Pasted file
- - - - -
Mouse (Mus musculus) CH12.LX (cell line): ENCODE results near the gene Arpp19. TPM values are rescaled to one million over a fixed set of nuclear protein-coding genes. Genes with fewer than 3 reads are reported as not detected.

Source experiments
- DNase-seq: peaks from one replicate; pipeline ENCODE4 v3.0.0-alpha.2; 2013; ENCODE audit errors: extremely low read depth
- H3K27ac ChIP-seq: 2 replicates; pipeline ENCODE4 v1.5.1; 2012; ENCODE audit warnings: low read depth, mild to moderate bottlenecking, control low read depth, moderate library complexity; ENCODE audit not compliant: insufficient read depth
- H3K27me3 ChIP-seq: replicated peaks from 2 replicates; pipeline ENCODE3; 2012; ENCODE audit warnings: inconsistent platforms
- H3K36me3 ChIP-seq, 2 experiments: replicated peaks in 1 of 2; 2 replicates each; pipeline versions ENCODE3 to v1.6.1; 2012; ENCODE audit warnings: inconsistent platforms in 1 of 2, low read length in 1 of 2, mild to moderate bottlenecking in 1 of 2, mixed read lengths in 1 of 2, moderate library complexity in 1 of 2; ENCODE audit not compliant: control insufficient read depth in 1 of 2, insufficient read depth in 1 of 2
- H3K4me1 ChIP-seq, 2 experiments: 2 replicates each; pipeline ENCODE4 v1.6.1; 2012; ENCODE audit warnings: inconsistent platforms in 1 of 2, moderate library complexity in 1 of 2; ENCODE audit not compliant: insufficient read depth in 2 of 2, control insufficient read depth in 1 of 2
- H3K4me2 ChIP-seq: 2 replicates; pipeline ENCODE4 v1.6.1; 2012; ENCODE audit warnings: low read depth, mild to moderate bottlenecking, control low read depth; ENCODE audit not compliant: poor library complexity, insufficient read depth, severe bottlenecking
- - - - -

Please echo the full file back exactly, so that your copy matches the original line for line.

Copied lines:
Mouse (Mus musculus) CH12.LX (cell line): ENCODE results near the gene Arpp19. TPM values are rescaled to one million over a fixed set of nuclear protein-coding genes. Genes with fewer than 3 reads are reported as not detected.

Source experiments
- DNase-seq: peaks from one replicate; pipeline ENCODE4 v3.0.0-alpha.2; 2013; ENCODE audit errors: extremely low read depth
- H3K27ac ChIP-seq: 2 replicates; pipeline ENCODE4 v1.5.1; 2012; ENCODE audit warnings: low read depth, mild to moderate bottlenecking, control low read depth, moderate library complexity; ENCODE audit not compliant: insufficient read depth
- H3K27me3 ChIP-seq: replicated peaks from 2 replicates; pipeline ENCODE3; 2012; ENCODE audit warnings: inconsistent platforms
- H3K36me3 ChIP-seq, 2 experiments: replicated peaks in 1 of 2; 2 replicates each; pipeline versions ENCODE3 to v1.6.1; 2012; ENCODE audit warnings: inconsistent platforms in 1 of 2, low read length in 1 of 2, mild to moderate bottlenecking in 1 of 2, mixed read lengths in 1 of 2, moderate library complexity in 1 of 2; ENCODE audit not compliant: control insufficient read depth in 1 of 2, insufficient read depth in 1 of 2
- H3K4me1 ChIP-seq, 2 experiments: 2 replicates each; pipeline ENCODE4 v1.6.1; 2012; ENCODE audit warnings: inconsistent platforms in 1 of 2, moderate library complexity in 1 of 2; ENCODE audit not compliant: insufficient read depth in 2 of 2, control insufficient read depth in 1 of 2
- H3K4me2 ChIP-seq: 2 replicates; pipeline ENCODE4 v1.6.1; 2012; ENCODE audit warnings: low read depth, mild to moderate bottlenecking, control low read depth; ENCODE audit not compliant: poor library complexity, insufficient read depth, severe bottlenecking